# Quantum Fourier Transform Question

Guys applying Hadamard transform on N qubits gives us an equal superposition of all states which has major applications in all quantum algorithms But

Quantum Fourier transform is said to be similar to Hadamard gate, applying QFT to a set of qubits gives us a new set of amplitudes for each state, which is a linear combination original amplitudes multiplied by e^[(2*piij)/N] How is this transformation similar to Hadamard's?

What is the use/purpose of linearly combining the state amplitudes?

How can this be used? Could you give me an example, please?

## 1 Answer

1. How is this transformation similar to Hadamard's? The effect of the QTF on the $n$-qubit empty register $|000\rangle$ is the same as applying $H^{\otimes n}$. From a algebraic point of view, an hadamard is just a QTF over $Z_2$, while the QTF works for every group.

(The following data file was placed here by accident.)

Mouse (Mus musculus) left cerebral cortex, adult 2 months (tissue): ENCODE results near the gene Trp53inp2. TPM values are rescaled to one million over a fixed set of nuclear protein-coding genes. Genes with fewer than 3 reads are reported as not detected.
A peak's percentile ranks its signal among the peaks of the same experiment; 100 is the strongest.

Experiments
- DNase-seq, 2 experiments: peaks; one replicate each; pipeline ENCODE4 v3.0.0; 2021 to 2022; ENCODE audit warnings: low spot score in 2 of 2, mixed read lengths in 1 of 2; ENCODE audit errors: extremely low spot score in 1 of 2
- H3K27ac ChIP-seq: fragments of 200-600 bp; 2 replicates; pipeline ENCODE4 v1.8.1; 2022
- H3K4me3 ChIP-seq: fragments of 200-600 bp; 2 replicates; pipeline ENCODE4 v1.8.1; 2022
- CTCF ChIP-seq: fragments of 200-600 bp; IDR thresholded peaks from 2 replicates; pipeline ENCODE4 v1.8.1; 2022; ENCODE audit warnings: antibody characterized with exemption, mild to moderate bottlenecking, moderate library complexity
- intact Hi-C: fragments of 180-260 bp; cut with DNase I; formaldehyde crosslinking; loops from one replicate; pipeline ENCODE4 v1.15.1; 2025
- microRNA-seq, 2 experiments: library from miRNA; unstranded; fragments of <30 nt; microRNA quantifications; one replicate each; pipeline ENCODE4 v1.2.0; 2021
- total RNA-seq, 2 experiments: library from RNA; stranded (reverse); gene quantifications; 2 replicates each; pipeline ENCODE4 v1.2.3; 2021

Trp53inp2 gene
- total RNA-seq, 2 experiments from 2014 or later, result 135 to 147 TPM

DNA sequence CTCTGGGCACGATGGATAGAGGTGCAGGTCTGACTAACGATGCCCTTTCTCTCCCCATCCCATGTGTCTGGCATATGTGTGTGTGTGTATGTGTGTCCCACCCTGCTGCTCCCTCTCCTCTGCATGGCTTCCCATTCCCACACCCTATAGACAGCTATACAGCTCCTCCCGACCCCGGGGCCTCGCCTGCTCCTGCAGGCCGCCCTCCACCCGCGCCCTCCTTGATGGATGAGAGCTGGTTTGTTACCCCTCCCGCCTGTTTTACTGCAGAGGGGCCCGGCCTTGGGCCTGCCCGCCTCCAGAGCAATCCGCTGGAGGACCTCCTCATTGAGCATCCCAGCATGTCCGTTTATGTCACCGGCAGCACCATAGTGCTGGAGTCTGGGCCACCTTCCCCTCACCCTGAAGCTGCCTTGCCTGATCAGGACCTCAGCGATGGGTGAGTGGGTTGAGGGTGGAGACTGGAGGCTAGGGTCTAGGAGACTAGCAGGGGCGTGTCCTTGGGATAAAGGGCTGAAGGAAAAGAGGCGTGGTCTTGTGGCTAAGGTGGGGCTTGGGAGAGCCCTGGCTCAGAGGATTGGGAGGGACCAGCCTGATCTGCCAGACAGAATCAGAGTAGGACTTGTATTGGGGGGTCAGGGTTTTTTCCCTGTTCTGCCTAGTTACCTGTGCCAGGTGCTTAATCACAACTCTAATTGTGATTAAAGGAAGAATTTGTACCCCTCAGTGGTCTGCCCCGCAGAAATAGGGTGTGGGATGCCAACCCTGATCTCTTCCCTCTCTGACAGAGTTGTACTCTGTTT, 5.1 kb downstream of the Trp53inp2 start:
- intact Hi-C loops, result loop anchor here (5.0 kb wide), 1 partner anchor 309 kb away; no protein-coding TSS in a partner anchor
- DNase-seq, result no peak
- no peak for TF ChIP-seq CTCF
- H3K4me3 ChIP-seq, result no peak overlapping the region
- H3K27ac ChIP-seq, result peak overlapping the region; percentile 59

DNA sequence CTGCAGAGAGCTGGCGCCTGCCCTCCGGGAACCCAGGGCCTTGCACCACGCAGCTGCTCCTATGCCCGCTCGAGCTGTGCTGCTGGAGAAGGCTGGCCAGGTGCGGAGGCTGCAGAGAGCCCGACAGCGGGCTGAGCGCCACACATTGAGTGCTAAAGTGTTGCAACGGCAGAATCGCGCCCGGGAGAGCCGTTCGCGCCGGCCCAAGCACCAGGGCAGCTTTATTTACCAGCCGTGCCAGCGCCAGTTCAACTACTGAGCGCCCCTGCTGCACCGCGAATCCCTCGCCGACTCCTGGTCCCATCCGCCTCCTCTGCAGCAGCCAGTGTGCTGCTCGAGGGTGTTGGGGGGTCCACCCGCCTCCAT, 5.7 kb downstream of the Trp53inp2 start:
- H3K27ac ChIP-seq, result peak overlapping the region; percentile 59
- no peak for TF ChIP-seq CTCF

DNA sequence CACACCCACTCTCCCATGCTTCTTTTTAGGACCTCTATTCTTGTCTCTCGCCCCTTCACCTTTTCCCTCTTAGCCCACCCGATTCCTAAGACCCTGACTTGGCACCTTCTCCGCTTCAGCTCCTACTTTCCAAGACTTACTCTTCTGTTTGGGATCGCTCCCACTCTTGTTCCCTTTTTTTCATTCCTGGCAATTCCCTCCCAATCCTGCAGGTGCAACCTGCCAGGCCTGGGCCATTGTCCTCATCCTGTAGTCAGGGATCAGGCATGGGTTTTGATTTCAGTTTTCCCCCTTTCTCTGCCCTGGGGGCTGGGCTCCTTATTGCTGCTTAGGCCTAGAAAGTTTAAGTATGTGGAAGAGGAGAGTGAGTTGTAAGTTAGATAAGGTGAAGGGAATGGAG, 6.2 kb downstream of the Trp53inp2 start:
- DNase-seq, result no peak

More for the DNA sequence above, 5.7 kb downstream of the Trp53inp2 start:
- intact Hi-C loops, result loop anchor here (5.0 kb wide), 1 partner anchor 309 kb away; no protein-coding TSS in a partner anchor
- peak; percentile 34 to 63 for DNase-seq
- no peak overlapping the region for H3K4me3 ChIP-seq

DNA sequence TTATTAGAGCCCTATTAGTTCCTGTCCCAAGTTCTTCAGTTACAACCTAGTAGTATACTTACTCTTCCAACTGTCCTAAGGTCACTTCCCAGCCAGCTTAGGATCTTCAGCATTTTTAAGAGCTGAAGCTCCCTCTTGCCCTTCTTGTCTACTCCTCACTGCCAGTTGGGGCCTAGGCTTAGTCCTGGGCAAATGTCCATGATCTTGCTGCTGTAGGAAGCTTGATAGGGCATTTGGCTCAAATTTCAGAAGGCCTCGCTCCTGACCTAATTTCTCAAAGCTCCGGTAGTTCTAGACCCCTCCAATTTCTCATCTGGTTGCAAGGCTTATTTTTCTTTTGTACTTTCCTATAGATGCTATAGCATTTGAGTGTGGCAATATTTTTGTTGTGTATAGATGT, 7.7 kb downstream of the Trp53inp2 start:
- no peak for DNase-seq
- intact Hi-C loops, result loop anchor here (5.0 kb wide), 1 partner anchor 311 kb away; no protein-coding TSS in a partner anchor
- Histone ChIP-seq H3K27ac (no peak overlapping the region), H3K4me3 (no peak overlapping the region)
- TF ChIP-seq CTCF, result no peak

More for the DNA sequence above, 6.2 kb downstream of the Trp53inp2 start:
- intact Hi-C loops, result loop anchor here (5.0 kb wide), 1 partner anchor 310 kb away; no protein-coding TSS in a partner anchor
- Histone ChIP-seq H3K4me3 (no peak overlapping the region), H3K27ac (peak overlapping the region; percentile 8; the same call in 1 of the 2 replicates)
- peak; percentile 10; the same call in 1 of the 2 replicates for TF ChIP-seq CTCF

2. What is the use/purpose of linearly combining the state amplitudes? In general: perform a change of base. :)

3. How can this be used? Could you give me an example, please? Think of the inverse of the quantum fourier transform. Is a mapping that allows you to do : $$\sum_{i=0}^N e^{-2i\pi \sigma}|i\rangle|0\rangle \to \sum_{i=0}^N e^{-2i\pi \sigma}|i\rangle|\sigma\rangle$$ It's a pretty useful transformation, because many quantum algorithms relay on the efficient creation of a relative phase. You can think of it as the "piece of software" in our software that allows to read the local phase you have created in your computation. And also, QTF itself is the thing that allows to do fourier analysis: the thing that quantum computers should be good at.